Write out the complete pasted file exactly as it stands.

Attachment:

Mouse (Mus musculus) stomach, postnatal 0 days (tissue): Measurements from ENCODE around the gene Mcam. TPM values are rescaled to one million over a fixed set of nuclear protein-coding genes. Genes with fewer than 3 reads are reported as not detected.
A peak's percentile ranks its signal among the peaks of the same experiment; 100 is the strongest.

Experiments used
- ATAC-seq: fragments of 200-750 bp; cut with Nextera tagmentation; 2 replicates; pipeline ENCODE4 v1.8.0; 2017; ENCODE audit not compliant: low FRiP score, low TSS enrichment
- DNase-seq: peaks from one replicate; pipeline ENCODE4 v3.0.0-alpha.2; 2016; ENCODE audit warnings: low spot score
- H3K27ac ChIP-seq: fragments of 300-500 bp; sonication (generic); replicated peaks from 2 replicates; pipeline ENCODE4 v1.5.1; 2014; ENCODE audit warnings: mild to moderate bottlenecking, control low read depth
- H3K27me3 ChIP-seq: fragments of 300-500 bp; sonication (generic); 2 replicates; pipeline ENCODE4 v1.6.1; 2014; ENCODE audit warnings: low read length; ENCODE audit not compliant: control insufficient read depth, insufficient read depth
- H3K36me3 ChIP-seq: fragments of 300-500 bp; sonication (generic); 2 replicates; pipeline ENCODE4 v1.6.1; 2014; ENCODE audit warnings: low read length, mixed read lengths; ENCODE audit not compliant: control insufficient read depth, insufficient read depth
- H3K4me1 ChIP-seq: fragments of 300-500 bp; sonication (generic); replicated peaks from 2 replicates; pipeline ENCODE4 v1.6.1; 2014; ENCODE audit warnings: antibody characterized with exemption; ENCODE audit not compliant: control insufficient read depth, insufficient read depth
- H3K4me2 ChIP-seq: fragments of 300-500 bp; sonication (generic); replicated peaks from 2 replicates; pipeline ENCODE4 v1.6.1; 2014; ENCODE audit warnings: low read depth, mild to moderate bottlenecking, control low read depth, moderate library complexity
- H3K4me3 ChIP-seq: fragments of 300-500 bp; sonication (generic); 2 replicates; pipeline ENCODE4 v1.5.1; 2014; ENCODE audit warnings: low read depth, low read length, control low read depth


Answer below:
Mouse (Mus musculus) stomach, postnatal 0 days (tissue): Measurements from ENCODE around the gene Mcam. TPM values are rescaled to one million over a fixed set of nuclear protein-coding genes. Genes with fewer than 3 reads are reported as not detected.
A peak's percentile ranks its signal among the peaks of the same experiment; 100 is the strongest.

Experiments used
- ATAC-seq: fragments of 200-750 bp; cut with Nextera tagmentation; 2 replicates; pipeline ENCODE4 v1.8.0; 2017; ENCODE audit not compliant: low FRiP score, low TSS enrichment
- DNase-seq: peaks from one replicate; pipeline ENCODE4 v3.0.0-alpha.2; 2016; ENCODE audit warnings: low spot score
- H3K27ac ChIP-seq: fragments of 300-500 bp; sonication (generic); replicated peaks from 2 replicates; pipeline ENCODE4 v1.5.1; 2014; ENCODE audit warnings: mild to moderate bottlenecking, control low read depth
- H3K27me3 ChIP-seq: fragments of 300-500 bp; sonication (generic); 2 replicates; pipeline ENCODE4 v1.6.1; 2014; ENCODE audit warnings: low read length; ENCODE audit not compliant: control insufficient read depth, insufficient read depth
- H3K36me3 ChIP-seq: fragments of 300-500 bp; sonication (generic); 2 replicates; pipeline ENCODE4 v1.6.1; 2014; ENCODE audit warnings: low read length, mixed read lengths; ENCODE audit not compliant: control insufficient read depth, insufficient read depth
- H3K4me1 ChIP-seq: fragments of 300-500 bp; sonication (generic); replicated peaks from 2 replicates; pipeline ENCODE4 v1.6.1; 2014; ENCODE audit warnings: antibody characterized with exemption; ENCODE audit not compliant: control insufficient read depth, insufficient read depth
- H3K4me2 ChIP-seq: fragments of 300-500 bp; sonication (generic); replicated peaks from 2 replicates; pipeline ENCODE4 v1.6.1; 2014; ENCODE audit warnings: low read depth, mild to moderate bottlenecking, control low read depth, moderate library complexity
- H3K4me3 ChIP-seq: fragments of 300-500 bp; sonication (generic); 2 replicates; pipeline ENCODE4 v1.5.1; 2014; ENCODE audit warnings: low read depth, low read length, control low read depth